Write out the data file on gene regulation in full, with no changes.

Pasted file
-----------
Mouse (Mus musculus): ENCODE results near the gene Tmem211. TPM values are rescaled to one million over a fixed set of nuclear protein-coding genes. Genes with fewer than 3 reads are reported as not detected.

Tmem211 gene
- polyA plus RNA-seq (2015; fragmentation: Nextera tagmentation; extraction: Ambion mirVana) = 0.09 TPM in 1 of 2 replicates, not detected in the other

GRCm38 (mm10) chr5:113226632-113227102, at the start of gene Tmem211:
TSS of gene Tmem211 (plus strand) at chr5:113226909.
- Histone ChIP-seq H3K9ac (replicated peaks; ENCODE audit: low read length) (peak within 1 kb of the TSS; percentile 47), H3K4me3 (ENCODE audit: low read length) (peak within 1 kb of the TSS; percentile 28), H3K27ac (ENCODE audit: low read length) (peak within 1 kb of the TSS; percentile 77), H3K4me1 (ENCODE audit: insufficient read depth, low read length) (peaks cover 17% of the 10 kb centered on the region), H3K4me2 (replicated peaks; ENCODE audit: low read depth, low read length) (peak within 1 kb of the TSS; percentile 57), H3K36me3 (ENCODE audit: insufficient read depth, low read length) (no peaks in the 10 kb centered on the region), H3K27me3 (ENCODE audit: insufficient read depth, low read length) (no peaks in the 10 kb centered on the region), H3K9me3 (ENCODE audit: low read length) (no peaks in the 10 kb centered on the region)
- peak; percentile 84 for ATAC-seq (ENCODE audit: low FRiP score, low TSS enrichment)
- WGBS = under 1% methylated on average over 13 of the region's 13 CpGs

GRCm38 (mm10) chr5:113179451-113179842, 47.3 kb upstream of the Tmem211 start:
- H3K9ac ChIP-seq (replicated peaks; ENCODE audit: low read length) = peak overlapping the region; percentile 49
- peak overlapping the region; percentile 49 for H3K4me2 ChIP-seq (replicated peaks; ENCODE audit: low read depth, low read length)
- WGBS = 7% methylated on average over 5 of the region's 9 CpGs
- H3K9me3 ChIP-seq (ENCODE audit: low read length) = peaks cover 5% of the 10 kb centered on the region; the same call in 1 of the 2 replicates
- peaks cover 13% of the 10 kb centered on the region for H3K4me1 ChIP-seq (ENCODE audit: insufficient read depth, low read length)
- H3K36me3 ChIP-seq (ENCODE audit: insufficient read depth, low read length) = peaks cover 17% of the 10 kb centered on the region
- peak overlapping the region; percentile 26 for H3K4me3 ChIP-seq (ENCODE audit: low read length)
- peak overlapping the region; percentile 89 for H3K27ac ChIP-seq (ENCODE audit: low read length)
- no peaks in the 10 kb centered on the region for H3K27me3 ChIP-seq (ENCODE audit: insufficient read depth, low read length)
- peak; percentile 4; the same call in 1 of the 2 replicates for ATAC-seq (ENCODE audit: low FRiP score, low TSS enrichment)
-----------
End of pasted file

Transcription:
Mouse (Mus musculus): ENCODE results near the gene Tmem211. TPM values are rescaled to one million over a fixed set of nuclear protein-coding genes. Genes with fewer than 3 reads are reported as not detected.

Tmem211 gene
- polyA plus RNA-seq (2015; fragmentation: Nextera tagmentation; extraction: Ambion mirVana) = 0.09 TPM in 1 of 2 replicates, not detected in the other

GRCm38 (mm10) chr5:113226632-113227102, at the start of gene Tmem211:
TSS of gene Tmem211 (plus strand) at chr5:113226909.
- Histone ChIP-seq H3K9ac (replicated peaks; ENCODE audit: low read length) (peak within 1 kb of the TSS; percentile 47), H3K4me3 (ENCODE audit: low read length) (peak within 1 kb of the TSS; percentile 28), H3K27ac (ENCODE audit: low read length) (peak within 1 kb of the TSS; percentile 77), H3K4me1 (ENCODE audit: insufficient read depth, low read length) (peaks cover 17% of the 10 kb centered on the region), H3K4me2 (replicated peaks; ENCODE audit: low read depth, low read length) (peak within 1 kb of the TSS; percentile 57), H3K36me3 (ENCODE audit: insufficient read depth, low read length) (no peaks in the 10 kb centered on the region), H3K27me3 (ENCODE audit: insufficient read depth, low read length) (no peaks in the 10 kb centered on the region), H3K9me3 (ENCODE audit: low read length) (no peaks in the 10 kb centered on the region)
- peak; percentile 84 for ATAC-seq (ENCODE audit: low FRiP score, low TSS enrichment)
- WGBS = under 1% methylated on average over 13 of the region's 13 CpGs

GRCm38 (mm10) chr5:113179451-113179842, 47.3 kb upstream of the Tmem211 start:
- H3K9ac ChIP-seq (replicated peaks; ENCODE audit: low read length) = peak overlapping the region; percentile 49
- peak overlapping the region; percentile 49 for H3K4me2 ChIP-seq (replicated peaks; ENCODE audit: low read depth, low read length)
- WGBS = 7% methylated on average over 5 of the region's 9 CpGs
- H3K9me3 ChIP-seq (ENCODE audit: low read length) = peaks cover 5% of the 10 kb centered on the region; the same call in 1 of the 2 replicates
- peaks cover 13% of the 10 kb centered on the region for H3K4me1 ChIP-seq (ENCODE audit: insufficient read depth, low read length)
- H3K36me3 ChIP-seq (ENCODE audit: insufficient read depth, low read length) = peaks cover 17% of the 10 kb centered on the region
- peak overlapping the region; percentile 26 for H3K4me3 ChIP-seq (ENCODE audit: low read length)
- peak overlapping the region; percentile 89 for H3K27ac ChIP-seq (ENCODE audit: low read length)
- no peaks in the 10 kb centered on the region for H3K27me3 ChIP-seq (ENCODE audit: insufficient read depth, low read length)
- peak; percentile 4; the same call in 1 of the 2 replicates for ATAC-seq (ENCODE audit: low FRiP score, low TSS enrichment)